Annuity plans act as one of the best investment options for salaried persons. As a working woman, you should invest in an annuity plan as a regular income source, particularly for your post-retirement life. Most Indian insurance companies offer a steady income with minimal risk through their annuity plan products. In immediate annuity plans, you start receiving your return immediately after you make your lump sum investment. In deferred annuity plans, the returns start coming in after a particular duration, and you can align it with your retirement. Since these plans provide life cover benefits in addition to interest, the yield is generally low. LIC’s immediate annuity plan Jeevan Akshay, for instance, offers 3%.

Mutual funds are a very convenient investment option as it is customisable and can meet the risk and reward expectations of any person. If you are a working woman who doesn’t want to miss out on a booming economic growth, yet don’t have the time or expertise to trade in stocks, a market-driven mutual fund is ideal for you. Mutual funds can be equity-backed, debt-backed, or a mix of the two. If you are a housewife who wants a regular income without too much risk, look at a debt mutual fund.  With a systematic investment plan (SIP), you can earn monthly returns for the duration of the plan. The returns vary, but 10% per annum is generally seen to be the minimum. Similarly, a Systematic Withdrawal Plan (SWP) can be a regular income source. With SWP you can withdraw a specific amount from your mutual fund investment at a regular interval.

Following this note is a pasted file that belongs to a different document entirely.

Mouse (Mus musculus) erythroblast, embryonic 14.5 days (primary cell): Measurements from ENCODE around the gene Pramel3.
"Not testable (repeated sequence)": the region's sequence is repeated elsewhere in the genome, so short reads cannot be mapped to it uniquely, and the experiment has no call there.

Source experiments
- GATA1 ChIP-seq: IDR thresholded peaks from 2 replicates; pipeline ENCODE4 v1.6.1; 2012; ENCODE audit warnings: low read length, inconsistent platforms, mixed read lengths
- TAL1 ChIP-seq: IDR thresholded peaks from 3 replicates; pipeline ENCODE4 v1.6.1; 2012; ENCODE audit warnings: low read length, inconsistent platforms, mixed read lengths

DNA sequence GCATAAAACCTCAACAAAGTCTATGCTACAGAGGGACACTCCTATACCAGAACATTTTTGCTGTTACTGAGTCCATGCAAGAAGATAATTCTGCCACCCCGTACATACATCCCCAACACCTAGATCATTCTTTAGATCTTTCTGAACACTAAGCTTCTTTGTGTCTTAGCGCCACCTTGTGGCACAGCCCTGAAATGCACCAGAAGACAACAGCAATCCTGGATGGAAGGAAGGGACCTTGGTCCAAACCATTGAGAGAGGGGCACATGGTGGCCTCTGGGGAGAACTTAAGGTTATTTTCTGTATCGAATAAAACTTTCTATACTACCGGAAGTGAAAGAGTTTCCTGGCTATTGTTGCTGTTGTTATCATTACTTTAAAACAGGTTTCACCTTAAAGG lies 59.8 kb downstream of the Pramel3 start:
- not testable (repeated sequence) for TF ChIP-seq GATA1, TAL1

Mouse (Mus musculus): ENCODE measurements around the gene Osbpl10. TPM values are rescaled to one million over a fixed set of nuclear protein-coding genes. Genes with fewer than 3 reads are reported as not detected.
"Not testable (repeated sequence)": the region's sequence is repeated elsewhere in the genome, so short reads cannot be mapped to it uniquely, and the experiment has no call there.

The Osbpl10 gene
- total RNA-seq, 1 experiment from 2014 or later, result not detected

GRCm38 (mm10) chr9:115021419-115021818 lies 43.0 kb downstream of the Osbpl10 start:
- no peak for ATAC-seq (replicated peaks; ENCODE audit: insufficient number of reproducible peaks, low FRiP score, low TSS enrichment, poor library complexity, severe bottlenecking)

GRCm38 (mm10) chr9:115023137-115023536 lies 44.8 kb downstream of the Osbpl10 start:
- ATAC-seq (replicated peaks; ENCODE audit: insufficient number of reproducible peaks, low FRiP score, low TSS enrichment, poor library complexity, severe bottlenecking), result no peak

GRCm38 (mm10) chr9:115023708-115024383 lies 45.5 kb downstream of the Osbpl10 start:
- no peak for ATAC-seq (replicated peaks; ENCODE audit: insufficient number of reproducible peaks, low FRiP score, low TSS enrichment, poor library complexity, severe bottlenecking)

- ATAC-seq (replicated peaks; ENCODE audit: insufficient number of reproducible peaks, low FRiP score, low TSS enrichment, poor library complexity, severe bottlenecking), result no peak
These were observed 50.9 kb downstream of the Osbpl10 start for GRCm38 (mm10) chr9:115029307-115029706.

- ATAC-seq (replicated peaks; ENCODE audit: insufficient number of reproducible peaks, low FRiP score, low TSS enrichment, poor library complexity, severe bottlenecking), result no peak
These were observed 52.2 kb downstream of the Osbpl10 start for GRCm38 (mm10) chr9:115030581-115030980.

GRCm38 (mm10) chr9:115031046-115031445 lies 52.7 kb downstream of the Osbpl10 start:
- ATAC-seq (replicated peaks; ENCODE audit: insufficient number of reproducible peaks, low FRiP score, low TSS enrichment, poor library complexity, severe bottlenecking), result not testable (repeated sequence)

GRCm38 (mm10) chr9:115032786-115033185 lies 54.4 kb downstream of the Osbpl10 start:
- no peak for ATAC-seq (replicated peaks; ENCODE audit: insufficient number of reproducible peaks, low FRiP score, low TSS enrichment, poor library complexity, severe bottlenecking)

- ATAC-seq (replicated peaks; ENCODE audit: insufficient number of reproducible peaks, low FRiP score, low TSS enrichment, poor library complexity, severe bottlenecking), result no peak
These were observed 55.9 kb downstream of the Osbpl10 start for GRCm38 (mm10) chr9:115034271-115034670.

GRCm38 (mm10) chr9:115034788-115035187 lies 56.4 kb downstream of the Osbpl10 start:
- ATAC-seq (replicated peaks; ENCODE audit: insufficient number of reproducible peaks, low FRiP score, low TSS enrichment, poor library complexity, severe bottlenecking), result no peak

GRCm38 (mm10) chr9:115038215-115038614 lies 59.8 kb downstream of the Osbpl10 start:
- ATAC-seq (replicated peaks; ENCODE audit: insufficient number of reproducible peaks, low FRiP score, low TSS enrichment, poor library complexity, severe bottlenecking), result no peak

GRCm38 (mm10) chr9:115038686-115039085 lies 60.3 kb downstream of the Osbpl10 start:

Real estate is an expensive investment option but is made affordable by the easy availability of home finance. The cost of finance is cheaper for women, and the repayment terms are often very flexible. A property on its own wouldn’t yield any income other than long-term value appreciation, but by earning a handsome rental income you can indeed benefit from your real estate investment.

Related: Do you know about these cost-effective investment options?

Last words

These investment options offer different yield rates and have different levels of risk. While planning your investment profile, you should consider the risk and reward attached to each product. You should also ascertain if the investment meets your income expectations. Seeking advice from a financial expert will help you to make investments more astutely – and hopefully more often. If you have inconsistent income, here are some budgeting tips you should know about. 

Disclaimer: This article is intended for general information purposes only and should not be construed as investment or tax or legal advice. You should separately obtain independent advice when making decisions in these areas.